MONDAY, Sept. 19 (HealthDay News) -- A program that combines counseling with physical activity may offer teens a more effective way to stop smoking.
Less than 5 percent of those who were assigned to a brief smoking cessation intervention had quit smoking after three months. But, in the group of teens that received smoking cessation counseling coupled with physical activity, almost 14 percent were off cigarettes at the three-month mark.
And, the findings were most dramatic for boys. Nearly a quarter of the boys in the combination group had quit smoking at the end of three months.
"Oftentimes people believe that kids aren't interested in quitting and that they won't take part in an intervention. This study offers a strong case that it is possible to effectively intervene with teen smokers," said study author Kimberly Horn, a professor in the department of community medicine at West Virginia School of Medicine in Morgantown.
"Physical activity, even in small or moderate doses, can greatly increase the odds of quitting. And, this type of approach attempts to change more than one behavior," explained Horn. "In West Virginia, we have tremendous health disparities around obesity and tobacco use. If we can target and reduce those health risk behaviors simultaneously, the burden on the health care system could be reduced," she said.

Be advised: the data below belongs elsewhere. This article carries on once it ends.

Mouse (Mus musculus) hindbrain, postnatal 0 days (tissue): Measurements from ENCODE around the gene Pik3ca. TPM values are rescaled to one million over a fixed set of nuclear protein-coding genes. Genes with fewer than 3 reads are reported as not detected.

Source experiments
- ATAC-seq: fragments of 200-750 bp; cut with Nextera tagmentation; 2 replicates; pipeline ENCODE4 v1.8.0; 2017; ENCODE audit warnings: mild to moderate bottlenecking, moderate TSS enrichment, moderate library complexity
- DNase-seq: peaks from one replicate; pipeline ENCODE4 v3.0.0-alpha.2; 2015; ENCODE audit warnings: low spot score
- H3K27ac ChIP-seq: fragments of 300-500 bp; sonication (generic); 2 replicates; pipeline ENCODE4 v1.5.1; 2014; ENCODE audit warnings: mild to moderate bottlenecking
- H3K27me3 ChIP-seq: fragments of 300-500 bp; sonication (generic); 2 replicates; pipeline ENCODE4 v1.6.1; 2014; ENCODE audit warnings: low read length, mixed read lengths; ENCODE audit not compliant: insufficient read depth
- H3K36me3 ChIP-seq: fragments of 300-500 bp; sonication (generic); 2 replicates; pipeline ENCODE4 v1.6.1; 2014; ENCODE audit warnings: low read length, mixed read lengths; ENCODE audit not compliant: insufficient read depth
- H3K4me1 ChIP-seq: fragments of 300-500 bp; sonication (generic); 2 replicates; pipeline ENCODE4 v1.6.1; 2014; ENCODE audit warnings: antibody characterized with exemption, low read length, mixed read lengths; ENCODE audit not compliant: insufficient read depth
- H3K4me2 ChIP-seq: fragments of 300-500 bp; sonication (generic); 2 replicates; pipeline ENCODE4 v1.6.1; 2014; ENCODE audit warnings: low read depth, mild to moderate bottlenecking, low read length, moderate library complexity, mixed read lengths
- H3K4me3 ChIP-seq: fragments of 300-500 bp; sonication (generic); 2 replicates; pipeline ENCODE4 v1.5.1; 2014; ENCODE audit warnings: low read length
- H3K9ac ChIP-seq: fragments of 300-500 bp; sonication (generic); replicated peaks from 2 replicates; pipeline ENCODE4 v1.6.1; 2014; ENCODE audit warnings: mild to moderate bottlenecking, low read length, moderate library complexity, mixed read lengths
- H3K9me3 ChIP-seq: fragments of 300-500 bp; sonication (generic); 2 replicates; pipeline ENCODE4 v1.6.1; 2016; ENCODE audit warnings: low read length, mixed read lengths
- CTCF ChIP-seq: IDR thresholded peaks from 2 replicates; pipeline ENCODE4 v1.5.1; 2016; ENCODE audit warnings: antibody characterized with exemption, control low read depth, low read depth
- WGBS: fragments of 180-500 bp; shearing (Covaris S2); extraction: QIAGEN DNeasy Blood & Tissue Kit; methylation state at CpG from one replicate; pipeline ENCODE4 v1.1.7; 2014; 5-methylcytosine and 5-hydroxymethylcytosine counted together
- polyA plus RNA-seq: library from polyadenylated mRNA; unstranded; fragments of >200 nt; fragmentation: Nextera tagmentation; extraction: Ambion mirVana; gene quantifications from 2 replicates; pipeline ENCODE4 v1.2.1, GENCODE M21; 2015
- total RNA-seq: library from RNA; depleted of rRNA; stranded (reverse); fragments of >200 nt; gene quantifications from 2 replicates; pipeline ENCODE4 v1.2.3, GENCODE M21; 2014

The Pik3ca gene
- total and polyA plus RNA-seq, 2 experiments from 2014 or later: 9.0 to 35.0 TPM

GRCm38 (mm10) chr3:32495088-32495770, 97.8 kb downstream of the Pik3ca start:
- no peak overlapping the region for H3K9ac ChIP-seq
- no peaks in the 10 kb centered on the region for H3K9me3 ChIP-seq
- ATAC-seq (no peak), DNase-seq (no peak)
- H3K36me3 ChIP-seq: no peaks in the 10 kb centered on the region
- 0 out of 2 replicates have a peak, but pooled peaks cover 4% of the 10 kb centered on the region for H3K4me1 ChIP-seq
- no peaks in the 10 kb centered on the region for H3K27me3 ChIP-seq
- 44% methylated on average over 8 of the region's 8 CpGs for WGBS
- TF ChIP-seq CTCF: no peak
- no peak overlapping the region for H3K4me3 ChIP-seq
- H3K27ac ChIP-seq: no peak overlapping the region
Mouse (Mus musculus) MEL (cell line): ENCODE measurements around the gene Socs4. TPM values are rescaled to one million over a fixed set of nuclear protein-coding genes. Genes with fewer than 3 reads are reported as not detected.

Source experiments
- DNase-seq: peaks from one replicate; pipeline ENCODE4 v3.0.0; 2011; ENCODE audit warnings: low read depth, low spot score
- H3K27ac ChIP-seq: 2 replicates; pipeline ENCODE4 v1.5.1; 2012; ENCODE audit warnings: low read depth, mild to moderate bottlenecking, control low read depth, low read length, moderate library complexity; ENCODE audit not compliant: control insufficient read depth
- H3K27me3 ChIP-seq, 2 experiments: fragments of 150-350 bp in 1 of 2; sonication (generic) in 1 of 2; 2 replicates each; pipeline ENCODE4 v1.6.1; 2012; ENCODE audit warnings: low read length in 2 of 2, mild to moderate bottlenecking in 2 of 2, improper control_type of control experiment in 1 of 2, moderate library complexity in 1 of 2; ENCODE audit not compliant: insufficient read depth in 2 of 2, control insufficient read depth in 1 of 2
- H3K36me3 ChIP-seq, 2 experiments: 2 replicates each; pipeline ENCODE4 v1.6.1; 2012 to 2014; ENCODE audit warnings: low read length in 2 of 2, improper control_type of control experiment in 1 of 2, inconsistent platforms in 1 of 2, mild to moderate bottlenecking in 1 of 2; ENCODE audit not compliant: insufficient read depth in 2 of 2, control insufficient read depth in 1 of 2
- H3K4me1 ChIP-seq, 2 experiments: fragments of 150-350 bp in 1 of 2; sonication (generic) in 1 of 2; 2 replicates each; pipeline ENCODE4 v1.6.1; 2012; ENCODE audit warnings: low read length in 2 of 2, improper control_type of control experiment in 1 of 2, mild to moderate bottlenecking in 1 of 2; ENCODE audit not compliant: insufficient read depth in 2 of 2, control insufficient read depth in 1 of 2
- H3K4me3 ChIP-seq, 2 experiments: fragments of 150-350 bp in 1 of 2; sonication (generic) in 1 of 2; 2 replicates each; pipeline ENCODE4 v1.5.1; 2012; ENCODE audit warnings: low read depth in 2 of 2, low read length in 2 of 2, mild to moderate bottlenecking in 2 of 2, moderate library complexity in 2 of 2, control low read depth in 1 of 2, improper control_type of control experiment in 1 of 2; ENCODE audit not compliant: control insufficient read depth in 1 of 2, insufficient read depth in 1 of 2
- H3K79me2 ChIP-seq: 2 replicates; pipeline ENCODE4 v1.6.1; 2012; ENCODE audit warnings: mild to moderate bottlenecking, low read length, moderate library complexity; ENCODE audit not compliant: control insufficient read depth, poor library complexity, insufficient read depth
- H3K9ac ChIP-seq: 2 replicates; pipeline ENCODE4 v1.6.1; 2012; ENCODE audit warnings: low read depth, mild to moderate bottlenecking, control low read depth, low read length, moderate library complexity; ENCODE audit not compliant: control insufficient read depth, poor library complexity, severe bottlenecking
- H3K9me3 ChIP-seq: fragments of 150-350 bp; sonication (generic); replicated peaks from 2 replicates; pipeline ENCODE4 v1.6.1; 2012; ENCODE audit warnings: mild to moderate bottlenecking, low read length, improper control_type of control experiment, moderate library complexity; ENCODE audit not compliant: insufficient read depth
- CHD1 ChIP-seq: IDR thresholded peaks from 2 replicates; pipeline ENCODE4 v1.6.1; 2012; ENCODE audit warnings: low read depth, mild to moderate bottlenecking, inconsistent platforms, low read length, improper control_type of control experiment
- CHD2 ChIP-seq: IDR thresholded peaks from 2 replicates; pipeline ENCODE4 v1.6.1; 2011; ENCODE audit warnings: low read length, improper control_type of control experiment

The findings are to be published in the October issue of Pediatrics, and were released online on Sept. 19.
Slightly more than 17 percent of American teenagers are current smokers, according to the U.S. Centers for Disease Control and Prevention. Teen smokers are more likely to use alcohol and illegal drugs, according to the CDC. And, about one-third of teen smokers will continue to smoke and will die in later life from a smoking-related disease, reports the CDC.
Horn and her colleagues wrote that while there have been num
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